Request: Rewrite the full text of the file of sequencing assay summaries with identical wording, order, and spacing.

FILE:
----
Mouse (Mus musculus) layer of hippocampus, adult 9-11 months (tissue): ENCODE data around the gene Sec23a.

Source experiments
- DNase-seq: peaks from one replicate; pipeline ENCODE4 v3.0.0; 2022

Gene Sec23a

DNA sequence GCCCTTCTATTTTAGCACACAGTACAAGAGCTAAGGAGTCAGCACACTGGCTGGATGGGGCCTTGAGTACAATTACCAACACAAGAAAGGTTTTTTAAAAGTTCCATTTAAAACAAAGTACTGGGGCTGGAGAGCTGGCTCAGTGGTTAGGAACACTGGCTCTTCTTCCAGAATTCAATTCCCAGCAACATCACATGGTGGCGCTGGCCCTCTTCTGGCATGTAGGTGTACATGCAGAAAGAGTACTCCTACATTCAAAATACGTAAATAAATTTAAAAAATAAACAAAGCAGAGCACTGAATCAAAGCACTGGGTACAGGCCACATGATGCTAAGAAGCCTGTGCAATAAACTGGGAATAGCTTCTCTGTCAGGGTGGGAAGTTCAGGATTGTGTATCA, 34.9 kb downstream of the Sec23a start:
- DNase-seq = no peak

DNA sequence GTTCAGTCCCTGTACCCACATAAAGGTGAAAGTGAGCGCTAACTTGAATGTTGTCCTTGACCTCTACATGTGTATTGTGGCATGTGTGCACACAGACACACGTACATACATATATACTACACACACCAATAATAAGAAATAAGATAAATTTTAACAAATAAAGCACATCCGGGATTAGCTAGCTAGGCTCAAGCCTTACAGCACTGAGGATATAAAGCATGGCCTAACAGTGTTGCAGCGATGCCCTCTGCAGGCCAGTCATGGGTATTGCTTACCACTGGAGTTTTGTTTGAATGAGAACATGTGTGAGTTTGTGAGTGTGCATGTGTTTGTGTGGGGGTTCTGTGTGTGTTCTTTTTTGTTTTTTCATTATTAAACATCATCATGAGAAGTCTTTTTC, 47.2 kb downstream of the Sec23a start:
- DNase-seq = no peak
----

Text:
Mouse (Mus musculus) layer of hippocampus, adult 9-11 months (tissue): ENCODE data around the gene Sec23a.

Source experiments
- DNase-seq: peaks from one replicate; pipeline ENCODE4 v3.0.0; 2022

Gene Sec23a

DNA sequence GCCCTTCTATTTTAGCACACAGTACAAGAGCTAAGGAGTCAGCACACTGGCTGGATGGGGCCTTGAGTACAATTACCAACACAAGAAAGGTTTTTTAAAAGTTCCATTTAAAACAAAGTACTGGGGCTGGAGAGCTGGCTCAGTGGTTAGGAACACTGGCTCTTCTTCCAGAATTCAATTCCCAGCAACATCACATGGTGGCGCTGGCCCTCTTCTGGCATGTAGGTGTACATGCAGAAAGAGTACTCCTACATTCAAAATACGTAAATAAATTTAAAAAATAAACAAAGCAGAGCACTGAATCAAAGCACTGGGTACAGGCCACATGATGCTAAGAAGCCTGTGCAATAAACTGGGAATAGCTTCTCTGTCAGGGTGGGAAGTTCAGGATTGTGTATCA, 34.9 kb downstream of the Sec23a start:
- DNase-seq = no peak

DNA sequence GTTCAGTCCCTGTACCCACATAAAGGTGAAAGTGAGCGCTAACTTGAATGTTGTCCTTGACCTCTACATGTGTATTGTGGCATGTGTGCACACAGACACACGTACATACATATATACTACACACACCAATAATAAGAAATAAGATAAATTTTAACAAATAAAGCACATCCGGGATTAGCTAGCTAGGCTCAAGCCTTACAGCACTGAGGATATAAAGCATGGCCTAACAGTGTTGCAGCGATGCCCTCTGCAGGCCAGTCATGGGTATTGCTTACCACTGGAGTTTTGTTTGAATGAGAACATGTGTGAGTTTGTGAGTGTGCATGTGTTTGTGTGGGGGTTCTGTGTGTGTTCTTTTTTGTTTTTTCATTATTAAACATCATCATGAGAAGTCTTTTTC, 47.2 kb downstream of the Sec23a start:
- DNase-seq = no peak